Skip to main content

A retrospective cohort study on the association between poor sleep quality in junior high school students and high hemoglobin A1c level in early adults with higher body mass index values

Abstract

Background

Few epidemiological studies have been performed to clarify the association between glucose metabolism disorders in early adults (20 years old) and physiological and environmental factors, including body mass index (BMI) in junior high school days. Therefore, we examined the association between hemoglobin A1c (HbA1c) level and body size (BMI) in early adulthood and lifestyles, including sleep habits and BMI in junior high school days in Shika town, a small town in Japan, by conducting a retrospective cohort study.

Methods

We examined the HbA1c levels and body size (BMI) of 99 early adults who turned 20 years old between 2016 and 2020 and were residing in Shika town, Ishikawa Prefecture. We obtained the information on lifestyles and living environment factors, including BMI, from a questionnaire survey conducted among the subjects during their junior high school days (13–15 years old) from 2009 to 2013.

Results

No correlations were observed between the HbA1c levels and the BMI values of the early adults. A two-way analysis of covariance (with the HbA1c levels and BMI values of the early adults as main factors) of the body size and lifestyle habits of the junior high school students revealed that “sleep quality in junior high school” was significantly poorer in the high HbA1c group than in the low HbA1c group in the early adults with high BMI values only. This result was also supported by the logistic regression analysis result.

Conclusions

The present results indicate that poor sleep quality in junior high school was associated with the high HbA1c levels of the early adults with higher BMI values, which suggests that good sleep quality in junior high school prevents the development of hyperglycemia. However, the present study did not find any relationship between early-adult BMI and HbA1c level.

Peer Review reports

Background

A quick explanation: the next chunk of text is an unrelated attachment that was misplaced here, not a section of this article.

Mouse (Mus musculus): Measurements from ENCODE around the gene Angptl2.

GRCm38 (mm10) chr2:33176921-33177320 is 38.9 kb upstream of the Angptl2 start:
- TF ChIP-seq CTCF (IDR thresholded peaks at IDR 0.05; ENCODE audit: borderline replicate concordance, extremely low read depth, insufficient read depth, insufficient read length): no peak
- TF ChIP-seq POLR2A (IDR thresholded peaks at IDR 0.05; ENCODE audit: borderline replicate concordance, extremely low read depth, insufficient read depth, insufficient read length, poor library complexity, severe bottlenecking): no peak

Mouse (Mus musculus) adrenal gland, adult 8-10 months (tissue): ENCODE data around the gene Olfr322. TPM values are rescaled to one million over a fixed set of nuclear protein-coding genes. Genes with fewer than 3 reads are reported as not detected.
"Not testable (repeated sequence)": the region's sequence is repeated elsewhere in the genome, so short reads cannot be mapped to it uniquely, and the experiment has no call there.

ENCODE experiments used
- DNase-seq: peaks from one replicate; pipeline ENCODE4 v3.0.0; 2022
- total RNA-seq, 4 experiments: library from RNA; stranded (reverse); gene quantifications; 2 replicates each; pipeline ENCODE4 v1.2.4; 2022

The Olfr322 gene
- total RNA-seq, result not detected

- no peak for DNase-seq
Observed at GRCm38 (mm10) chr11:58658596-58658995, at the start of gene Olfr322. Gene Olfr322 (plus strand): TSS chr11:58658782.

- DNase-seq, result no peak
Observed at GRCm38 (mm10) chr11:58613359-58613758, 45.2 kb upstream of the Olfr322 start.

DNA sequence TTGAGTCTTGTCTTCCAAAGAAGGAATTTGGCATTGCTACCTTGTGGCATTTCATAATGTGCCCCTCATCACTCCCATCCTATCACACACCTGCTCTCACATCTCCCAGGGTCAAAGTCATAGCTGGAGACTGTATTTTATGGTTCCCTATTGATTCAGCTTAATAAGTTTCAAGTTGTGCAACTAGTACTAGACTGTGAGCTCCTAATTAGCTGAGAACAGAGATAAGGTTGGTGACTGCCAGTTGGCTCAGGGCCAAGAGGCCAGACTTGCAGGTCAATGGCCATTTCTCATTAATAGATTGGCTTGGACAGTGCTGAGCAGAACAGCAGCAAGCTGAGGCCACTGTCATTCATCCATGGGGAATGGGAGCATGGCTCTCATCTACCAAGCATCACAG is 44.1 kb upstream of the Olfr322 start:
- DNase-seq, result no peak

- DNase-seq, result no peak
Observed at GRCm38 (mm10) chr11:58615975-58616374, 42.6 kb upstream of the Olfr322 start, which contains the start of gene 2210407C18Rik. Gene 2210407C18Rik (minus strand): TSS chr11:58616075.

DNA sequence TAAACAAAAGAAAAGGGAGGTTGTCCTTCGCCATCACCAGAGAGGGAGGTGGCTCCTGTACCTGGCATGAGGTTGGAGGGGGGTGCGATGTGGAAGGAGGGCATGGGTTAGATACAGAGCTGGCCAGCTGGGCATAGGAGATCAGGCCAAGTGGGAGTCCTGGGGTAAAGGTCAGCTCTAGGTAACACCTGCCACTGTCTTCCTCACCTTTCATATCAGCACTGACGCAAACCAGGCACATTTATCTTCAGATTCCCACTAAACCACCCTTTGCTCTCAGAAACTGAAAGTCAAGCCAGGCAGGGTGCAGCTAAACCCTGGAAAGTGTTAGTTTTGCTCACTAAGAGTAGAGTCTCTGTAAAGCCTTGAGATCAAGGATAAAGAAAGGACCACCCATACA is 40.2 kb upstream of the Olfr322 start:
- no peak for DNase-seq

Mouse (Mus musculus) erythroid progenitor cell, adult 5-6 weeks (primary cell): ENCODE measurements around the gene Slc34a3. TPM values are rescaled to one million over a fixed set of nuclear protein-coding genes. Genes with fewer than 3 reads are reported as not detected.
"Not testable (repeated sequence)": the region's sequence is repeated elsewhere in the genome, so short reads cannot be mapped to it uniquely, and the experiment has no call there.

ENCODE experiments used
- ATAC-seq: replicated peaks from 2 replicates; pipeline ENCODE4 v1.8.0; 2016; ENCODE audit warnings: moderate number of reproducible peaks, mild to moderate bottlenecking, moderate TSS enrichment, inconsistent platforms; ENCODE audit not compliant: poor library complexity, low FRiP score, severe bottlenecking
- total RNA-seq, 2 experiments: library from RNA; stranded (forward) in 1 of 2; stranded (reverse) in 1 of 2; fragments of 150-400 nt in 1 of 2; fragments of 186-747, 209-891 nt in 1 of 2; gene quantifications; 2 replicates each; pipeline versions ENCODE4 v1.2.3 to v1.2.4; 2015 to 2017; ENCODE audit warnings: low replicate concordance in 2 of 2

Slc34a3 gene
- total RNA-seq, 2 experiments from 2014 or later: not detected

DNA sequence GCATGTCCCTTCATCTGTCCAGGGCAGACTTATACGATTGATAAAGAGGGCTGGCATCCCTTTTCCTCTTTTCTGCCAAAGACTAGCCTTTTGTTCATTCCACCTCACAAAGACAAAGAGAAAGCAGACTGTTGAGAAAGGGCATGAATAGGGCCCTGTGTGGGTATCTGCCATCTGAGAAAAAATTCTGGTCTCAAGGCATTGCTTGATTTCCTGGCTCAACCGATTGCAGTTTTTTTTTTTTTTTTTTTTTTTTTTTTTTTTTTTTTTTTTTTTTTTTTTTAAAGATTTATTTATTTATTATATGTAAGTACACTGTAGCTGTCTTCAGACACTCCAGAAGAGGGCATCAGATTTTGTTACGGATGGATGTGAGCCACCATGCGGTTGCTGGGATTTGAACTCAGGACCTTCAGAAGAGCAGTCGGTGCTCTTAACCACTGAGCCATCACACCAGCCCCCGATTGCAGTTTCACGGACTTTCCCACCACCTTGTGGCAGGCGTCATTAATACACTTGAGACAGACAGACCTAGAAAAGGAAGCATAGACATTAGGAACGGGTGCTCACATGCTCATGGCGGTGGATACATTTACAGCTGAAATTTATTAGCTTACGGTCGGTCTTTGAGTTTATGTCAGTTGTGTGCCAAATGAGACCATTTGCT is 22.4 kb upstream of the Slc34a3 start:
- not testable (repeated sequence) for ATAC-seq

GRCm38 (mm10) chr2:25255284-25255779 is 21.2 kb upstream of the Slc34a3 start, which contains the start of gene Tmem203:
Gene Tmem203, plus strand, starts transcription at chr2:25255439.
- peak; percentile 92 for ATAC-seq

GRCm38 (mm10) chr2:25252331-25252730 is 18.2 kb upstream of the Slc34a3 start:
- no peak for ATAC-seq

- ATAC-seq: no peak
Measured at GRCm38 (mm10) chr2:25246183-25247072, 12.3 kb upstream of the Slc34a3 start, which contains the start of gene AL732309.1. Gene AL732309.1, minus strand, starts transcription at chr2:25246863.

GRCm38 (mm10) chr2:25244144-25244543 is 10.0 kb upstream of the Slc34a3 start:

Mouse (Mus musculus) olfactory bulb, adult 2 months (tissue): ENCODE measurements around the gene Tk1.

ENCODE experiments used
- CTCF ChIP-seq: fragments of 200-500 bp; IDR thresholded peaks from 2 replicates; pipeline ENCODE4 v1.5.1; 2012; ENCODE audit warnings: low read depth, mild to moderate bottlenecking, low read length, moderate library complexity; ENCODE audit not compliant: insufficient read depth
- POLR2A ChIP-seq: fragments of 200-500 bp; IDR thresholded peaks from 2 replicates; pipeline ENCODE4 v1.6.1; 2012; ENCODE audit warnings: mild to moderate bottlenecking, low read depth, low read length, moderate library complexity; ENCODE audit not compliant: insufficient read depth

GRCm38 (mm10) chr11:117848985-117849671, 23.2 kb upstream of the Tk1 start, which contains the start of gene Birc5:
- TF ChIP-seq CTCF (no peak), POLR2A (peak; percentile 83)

The prevalence of type 2 diabetes (T2DM) in adolescents and young adults is markedly increasing worldwide [1], particularly in the West Coast of the United States and Southeast Asia [2]. Environmental factors such as obesity, unhealthy diet, psychological stress, and physical inactivity, in addition to genetic factors, contribute to the development of T2DM [3,4,5]. Obesity has been identified as one of the contributing factors to T2DM. Although the rate of weight gain in Japanese people has plateaued, the prevalence of T2DM continues to increase [3, 6,7,8]. The mean body weight of the youth of Japan peaked in 1998–2006 and subsequently stabilized [7, 8]. Only a few longitudinal studies have demonstrated that lifestyle habits and body mass index (BMI) values of middle school students are risk factors of abnormal glucose metabolism [9, 10]. In 2016, Xi et al. [9] reported that low birth weight and central obesity in adolescents influenced the subsequent development of T2DM in young adults in China, which suggests that body weight control in the young effectively prevent and control T2DM in adulthood. Cross-sectional studies investigated sleep quality in the young as a risk factor of T2DM in adulthood [11, 12]. A relationship was found between sleep quality and insulin resistance that was dependent on adiposity [12]. However, no retrospective cohort study has yet been conducted to elucidate the relationship between sleep quality in the young and glucose metabolism in early adulthood. T2DM is partly caused by genetic factors and mainly by eating habits. Therefore, hypothesizing the effect of the living environment, BMI,and lifestyle factors such as sleep in junior high school students on their subsequent glucose metabolism, we conducted a retrospective cohort study using early adulthood hemoglobin A1c (HbA1c) level as the index.